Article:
Before describing the control strategy by which the ECU 72 operates to control the fuel injectors 68 and the firing of the spark plugs 48, certain other auxiliaries associated with the engine 14 will be described because their location and positioning is important in providing the compact assemblage required for an outboard motor.
The engine 14 may be provided with an electric starter motor 105 (FIGS. 4) that is mounted on a side of the engine opposite to the fuel vapor separator 63. This starter motor 105 has a pinion gear 106 that engages a ring gear 107 on the flywheel magneto assembly 49 for electric starting of the engine 14.
In addition, the engine 14 may be provided with a separate lubricating system for lubricating its components. This lubricating system includes an oil tank 107 (FIG. 4) that is mounted in proximity to the starter motor 105 and on the opposite side from the vapor separator 63. A fill cap 108 on the upper portion of the oil tank 107 permits replenishing of the oil therein.
It should be noted that the vapor separator 63 is mounted on the cylinder block 33 by elastic isolators 109 which appear also in FIG. 4 as well as FIG. 3.
Referring now to the engine control provided by the ECU 72, the engine ECU 72 basically incorporates a form of feedback control for maintaining the desired air fuel ratio. To this end, there is provided a combustion condition sensor, indicated generally by the reference numeral 111 and which appears in certain of the figures but which is shown in full detail in FIG. 8. This combustion condition sensor 111 includes a sensor element 112 that is mounted within a sensor chamber 113 formed by insulated housing assembly 114 that is affixed to a side of the cylinder block 33 in proximity to one of the cylinder bores 34. In the illustrated embodiment, the uppermost or top cylinder bore 34 is the one with which the sensor assembly 111 is associated.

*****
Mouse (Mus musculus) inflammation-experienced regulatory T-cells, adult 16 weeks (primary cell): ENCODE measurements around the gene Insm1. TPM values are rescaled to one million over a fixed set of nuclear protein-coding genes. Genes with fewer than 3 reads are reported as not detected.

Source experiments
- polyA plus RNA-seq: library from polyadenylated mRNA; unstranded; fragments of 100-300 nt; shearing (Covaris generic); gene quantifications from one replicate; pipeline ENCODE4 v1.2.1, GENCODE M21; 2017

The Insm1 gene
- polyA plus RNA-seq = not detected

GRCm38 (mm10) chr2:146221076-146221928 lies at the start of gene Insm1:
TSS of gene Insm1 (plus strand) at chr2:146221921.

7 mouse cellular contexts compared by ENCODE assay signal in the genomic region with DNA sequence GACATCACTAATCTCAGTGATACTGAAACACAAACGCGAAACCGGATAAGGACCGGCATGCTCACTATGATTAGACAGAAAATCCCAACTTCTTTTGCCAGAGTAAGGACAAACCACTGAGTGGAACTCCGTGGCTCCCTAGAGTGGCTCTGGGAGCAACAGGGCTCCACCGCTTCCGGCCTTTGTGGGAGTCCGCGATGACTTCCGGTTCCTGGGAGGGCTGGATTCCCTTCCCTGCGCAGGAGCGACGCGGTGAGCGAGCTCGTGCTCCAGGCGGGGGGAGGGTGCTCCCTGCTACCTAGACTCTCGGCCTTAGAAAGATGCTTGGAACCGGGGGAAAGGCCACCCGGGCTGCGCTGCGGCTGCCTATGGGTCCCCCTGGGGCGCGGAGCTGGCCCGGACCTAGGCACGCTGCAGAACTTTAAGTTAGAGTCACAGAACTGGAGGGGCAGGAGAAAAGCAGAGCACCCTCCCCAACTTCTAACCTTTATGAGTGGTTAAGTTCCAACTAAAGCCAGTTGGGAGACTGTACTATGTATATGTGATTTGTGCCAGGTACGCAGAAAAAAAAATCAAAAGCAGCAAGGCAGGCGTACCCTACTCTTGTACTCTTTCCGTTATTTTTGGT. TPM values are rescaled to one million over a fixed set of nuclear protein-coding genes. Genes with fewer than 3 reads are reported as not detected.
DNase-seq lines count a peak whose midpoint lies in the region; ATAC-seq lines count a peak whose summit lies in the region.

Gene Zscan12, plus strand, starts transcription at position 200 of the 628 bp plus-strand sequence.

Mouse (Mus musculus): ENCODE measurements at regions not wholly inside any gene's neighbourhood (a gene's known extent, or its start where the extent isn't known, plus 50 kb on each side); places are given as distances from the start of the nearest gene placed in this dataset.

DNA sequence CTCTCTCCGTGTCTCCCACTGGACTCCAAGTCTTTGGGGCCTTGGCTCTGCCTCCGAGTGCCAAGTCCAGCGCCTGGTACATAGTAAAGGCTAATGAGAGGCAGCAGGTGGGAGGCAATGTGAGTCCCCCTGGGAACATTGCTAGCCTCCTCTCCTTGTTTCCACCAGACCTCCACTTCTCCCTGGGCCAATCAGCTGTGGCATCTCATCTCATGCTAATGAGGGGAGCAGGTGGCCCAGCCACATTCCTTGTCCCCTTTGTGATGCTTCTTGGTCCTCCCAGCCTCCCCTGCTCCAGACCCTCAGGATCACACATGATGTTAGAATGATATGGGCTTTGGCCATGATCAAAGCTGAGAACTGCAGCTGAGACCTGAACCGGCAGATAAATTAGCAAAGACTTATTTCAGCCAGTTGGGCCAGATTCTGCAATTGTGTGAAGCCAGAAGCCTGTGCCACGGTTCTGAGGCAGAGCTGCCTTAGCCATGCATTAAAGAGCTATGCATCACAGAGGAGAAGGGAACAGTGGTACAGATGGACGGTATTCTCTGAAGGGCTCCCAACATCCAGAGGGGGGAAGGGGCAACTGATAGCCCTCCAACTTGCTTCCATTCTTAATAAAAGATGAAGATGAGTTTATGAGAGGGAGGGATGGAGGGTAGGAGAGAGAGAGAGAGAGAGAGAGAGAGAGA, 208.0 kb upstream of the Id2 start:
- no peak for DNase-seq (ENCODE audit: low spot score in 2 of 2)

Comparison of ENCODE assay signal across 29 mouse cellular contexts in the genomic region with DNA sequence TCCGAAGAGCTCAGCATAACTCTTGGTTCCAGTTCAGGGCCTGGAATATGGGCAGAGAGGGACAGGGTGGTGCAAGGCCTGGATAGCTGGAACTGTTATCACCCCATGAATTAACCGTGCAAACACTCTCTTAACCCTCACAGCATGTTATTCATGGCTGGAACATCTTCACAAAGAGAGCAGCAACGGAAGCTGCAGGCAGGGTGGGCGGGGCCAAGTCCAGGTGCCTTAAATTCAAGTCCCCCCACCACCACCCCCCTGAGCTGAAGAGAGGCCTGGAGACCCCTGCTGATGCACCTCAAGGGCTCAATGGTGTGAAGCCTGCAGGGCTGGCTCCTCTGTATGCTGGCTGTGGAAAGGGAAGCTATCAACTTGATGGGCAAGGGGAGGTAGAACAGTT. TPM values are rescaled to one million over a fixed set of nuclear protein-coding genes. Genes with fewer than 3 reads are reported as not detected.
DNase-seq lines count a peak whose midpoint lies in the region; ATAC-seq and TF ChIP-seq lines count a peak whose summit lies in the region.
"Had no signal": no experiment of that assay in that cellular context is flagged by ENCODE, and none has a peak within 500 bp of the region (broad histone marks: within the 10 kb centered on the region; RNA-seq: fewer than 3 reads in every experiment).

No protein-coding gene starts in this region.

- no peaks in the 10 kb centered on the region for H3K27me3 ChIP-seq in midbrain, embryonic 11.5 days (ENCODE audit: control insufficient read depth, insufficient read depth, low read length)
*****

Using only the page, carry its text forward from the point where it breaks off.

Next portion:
The housing assembly 114 encloses a sensor mounting element 115 which forms a sensor cavity 116 into which the tip 117 of the sensor 112 extends. This sensor cavity 116 communicates directly with the combustion chamber 36 through a passage forming member 118 formed by an insert that is fixed into the cylinder block 33.
This passage forming member 118 communicates with a port 119 which opens directly into the cylinder bore 34 at a point in proximity to the associated exhaust port 49. In this way, the port 119 will be opened at a time when the combustion has substantially completed. Preferably, the sensor element 117 is of the oxygen (O2) type that tells the air fuel ratio by sensing the residual amount of oxygen in the combustion gases. The sensor element 112 has a lead 121 that provides this signal to the ECU 72.
In addition to the output from the oxygen sensor 111 certain other conditions may be sensed for engine control. In addition to engine conditions, these may include conditions of the outboard motor 11 per se and/or atmospheric and watercraft conditions. The sensed conditions will be described generally in a summary fashion by particular reference to FIG. 1, although many of the sensors also appear in other figures. It is to be understood, however, that this description of the sensed conditions is only typical of the various conditions that may be sensed in connection with the engine control.